The San Diego Padres, coming into town tonight to begin a three-game series, are last in the majors when it comes to scoring runs with 69. Contrasted with that is their team ERA of 3.15, which is the reason they fared so well against the San Francisco Giants last weekend, down in San Diego. San Francisco began by collecting five hits the first game (1 run), four hits the second game (1 run) and three hits the third game, from which they eked out four runs, thus salvaging the final game of the series.
Whereas the Padres have scored only 69 runs, the Giants have pushed 107 runs across the plate. The Pads have hit 13 home runs, second-to-last in the majors (Kansas City has ten), while the Giants have hit 29, fourth in the majors (Los Angeles Angels have 37).
The Padres’ pitching staff has 201 strikeouts, compared to 190 by Giants’ pitchers, and the Pads have walked 72 compared to 58 by the Giants (second lowest to the Milwaukee Brewers’ 57). The two teams have almost the identical WHIP: Giants: 1.22 while the Padres’ is 1.20.
As a team San Diego is hitting .222, while the Giants are batting .234. Contrast both teams’ averages with that of the Colorado Rockies, who are batting .294.
Since returning from the disabled list, Jeremy Affeldt has appeared in five games, pitching 6 1/3 innings while allowing two hits. He has been especially effective against right-handed hitters who have managed only one hit in thirteen at-bats.
Yan Gomes’s eighth inning home run was the first run given up by the Giants’ bullpen in the last nineteen innings.
The Giants set a National League record for consecutive sellouts with their 258th on Sunday.
Those worrying about Hunter Pence can begin to relax. Over the last six games, he has raised his average from .181 to .253.
Buster Posey may be slumping, but his home run in Saturday’s game was key insurance and his single in the ninth on Sunday, was the beginning of the end for the Tribe.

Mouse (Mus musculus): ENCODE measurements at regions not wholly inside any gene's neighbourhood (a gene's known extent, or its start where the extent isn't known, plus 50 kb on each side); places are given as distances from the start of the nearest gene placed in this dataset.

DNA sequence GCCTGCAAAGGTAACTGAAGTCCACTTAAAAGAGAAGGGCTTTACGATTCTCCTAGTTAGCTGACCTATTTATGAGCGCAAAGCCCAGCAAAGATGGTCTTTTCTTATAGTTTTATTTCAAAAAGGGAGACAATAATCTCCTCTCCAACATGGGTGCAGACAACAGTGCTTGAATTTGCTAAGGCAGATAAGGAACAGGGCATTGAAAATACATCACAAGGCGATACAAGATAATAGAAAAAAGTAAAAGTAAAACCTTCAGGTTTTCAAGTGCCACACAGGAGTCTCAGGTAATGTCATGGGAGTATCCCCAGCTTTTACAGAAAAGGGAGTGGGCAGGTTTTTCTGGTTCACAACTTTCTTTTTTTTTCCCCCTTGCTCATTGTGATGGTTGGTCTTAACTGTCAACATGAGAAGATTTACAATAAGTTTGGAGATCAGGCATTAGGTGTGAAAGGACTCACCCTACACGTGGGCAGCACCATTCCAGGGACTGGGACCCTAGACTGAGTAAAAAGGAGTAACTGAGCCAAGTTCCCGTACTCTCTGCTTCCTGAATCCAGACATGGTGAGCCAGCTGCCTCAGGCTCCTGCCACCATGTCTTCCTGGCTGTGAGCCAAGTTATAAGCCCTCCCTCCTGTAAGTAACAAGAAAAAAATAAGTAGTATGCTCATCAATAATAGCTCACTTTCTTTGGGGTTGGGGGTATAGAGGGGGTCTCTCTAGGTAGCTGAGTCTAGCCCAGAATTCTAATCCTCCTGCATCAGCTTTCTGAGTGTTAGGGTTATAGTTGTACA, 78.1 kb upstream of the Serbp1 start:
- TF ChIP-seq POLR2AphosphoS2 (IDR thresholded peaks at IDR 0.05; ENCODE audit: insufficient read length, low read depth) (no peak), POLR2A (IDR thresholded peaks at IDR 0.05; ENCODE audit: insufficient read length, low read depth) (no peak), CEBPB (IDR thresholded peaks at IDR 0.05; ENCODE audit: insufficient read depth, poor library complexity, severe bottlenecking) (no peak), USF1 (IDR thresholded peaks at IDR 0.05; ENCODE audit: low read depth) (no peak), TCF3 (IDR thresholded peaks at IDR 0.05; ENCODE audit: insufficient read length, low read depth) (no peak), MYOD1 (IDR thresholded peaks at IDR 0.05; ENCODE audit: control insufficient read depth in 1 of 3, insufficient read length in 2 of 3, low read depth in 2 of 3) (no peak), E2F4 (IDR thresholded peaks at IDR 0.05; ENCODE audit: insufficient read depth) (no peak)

Brandon Belt is 2-20 in his last five games including four strikeouts in Sunday’s finale. He has struck out 11 of his last 15 at-bats. That being said, he has not allowed his offensive problems to affect him on the field. He made two fine fielding plays on Sunday, each of which included his getting the ball to the pitcher covering first, and has been digging balls out of the ground, as though it were routine.
The last team San Francisco swept during interleague play was the Tribe, who visited AT&T Park from June 24th-June 26th, 2011. However, if you go back to 2007, you find that Cleveland swept the Giants that season.
Brandon Hicks may have stone hands, as my friend Kevin Bobst maintains, but that was a pretty nifty play he made Sunday, backhanding a sharply hit grounder behind second base, and then after making a swift exchange from glove to throwing hand, flipping it to Brandon Crawford. Crawford caught it with his bare hand, and threw on to first base, where Brandon Belt gathered it in for the double play. A player who can make the dazzling play one day, may be forgiven for the occasional hardening of the hands the next.
Pablo Sandoval is struggling and there seems to be a connection between his head of late and his contract demands. Both are residing somewhere amidst the clouds, and until he improves on his 1-43 batting record, with two strikes on the count, his demands for a $100 million contract should be viewed in similar fashion: from a great distance.
Cleveland’s Yan Gomes hit an eighth inning home run in yesterday’s game, making it only the third earned run that Giants’ relievers have given up this season at AT&T Park. That computes to a 0.65 ERA in 41 2/3 innings.
So after a week or so of wondering when the offense would return from its fishing trip, the Giants seem to be finally aligning their quality starting pitching with their blossoming firepower. As always, timing is everything in baseball as well as in life. After this upcoming home series against the Padres, the G-Men will hit the trail for what will prove to be one of their toughest road-trips of the season, stopping in Atlanta for three, Pittsburgh for three and Los Angeles for the final four games.
San Francisco must not overlook San Diego while preparing to stifle the grating Tomahawk Chop in Atlanta. Rather, they must use this opportunity to flex their burgeoning muscles, and whip a little thunder on the Padres. I think Michael Morse is going to have a hand in this, having settled into the number five slot in the batting order, right behind Buster Posey. In fact, I feel certain of it, just as I’m certain that you’ll let me know if I’m wrong.